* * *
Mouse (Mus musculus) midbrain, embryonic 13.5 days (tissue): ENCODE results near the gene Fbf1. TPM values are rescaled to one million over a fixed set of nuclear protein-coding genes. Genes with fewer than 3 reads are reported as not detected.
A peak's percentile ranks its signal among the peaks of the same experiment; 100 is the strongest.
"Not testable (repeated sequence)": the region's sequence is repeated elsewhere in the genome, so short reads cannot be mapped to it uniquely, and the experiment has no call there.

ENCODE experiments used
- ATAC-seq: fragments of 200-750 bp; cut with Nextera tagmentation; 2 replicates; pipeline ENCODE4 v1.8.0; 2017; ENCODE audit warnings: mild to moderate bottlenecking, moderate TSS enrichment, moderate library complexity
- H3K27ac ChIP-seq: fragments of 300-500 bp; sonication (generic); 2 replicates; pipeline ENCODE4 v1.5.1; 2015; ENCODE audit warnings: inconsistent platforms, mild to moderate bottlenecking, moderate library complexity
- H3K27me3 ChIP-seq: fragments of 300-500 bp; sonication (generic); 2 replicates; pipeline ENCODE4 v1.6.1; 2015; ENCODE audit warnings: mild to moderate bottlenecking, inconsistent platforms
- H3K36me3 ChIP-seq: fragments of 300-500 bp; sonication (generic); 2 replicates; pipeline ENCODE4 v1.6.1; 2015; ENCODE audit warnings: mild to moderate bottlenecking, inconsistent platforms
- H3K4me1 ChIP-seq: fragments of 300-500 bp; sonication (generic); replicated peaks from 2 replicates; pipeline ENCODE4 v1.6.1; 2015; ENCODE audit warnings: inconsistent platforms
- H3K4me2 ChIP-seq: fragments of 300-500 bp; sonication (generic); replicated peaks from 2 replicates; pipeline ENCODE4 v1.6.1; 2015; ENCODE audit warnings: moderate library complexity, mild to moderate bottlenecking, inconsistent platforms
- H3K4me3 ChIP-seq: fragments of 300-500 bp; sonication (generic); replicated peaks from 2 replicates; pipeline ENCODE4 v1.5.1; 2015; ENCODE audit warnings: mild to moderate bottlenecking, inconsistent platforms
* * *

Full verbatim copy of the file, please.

Mouse (Mus musculus) midbrain, embryonic 13.5 days (tissue): ENCODE results near the gene Fbf1. TPM values are rescaled to one million over a fixed set of nuclear protein-coding genes. Genes with fewer than 3 reads are reported as not detected.
A peak's percentile ranks its signal among the peaks of the same experiment; 100 is the strongest.
"Not testable (repeated sequence)": the region's sequence is repeated elsewhere in the genome, so short reads cannot be mapped to it uniquely, and the experiment has no call there.

ENCODE experiments used
- ATAC-seq: fragments of 200-750 bp; cut with Nextera tagmentation; 2 replicates; pipeline ENCODE4 v1.8.0; 2017; ENCODE audit warnings: mild to moderate bottlenecking, moderate TSS enrichment, moderate library complexity
- H3K27ac ChIP-seq: fragments of 300-500 bp; sonication (generic); 2 replicates; pipeline ENCODE4 v1.5.1; 2015; ENCODE audit warnings: inconsistent platforms, mild to moderate bottlenecking, moderate library complexity
- H3K27me3 ChIP-seq: fragments of 300-500 bp; sonication (generic); 2 replicates; pipeline ENCODE4 v1.6.1; 2015; ENCODE audit warnings: mild to moderate bottlenecking, inconsistent platforms
- H3K36me3 ChIP-seq: fragments of 300-500 bp; sonication (generic); 2 replicates; pipeline ENCODE4 v1.6.1; 2015; ENCODE audit warnings: mild to moderate bottlenecking, inconsistent platforms
- H3K4me1 ChIP-seq: fragments of 300-500 bp; sonication (generic); replicated peaks from 2 replicates; pipeline ENCODE4 v1.6.1; 2015; ENCODE audit warnings: inconsistent platforms
- H3K4me2 ChIP-seq: fragments of 300-500 bp; sonication (generic); replicated peaks from 2 replicates; pipeline ENCODE4 v1.6.1; 2015; ENCODE audit warnings: moderate library complexity, mild to moderate bottlenecking, inconsistent platforms
- H3K4me3 ChIP-seq: fragments of 300-500 bp; sonication (generic); replicated peaks from 2 replicates; pipeline ENCODE4 v1.5.1; 2015; ENCODE audit warnings: mild to moderate bottlenecking, inconsistent platforms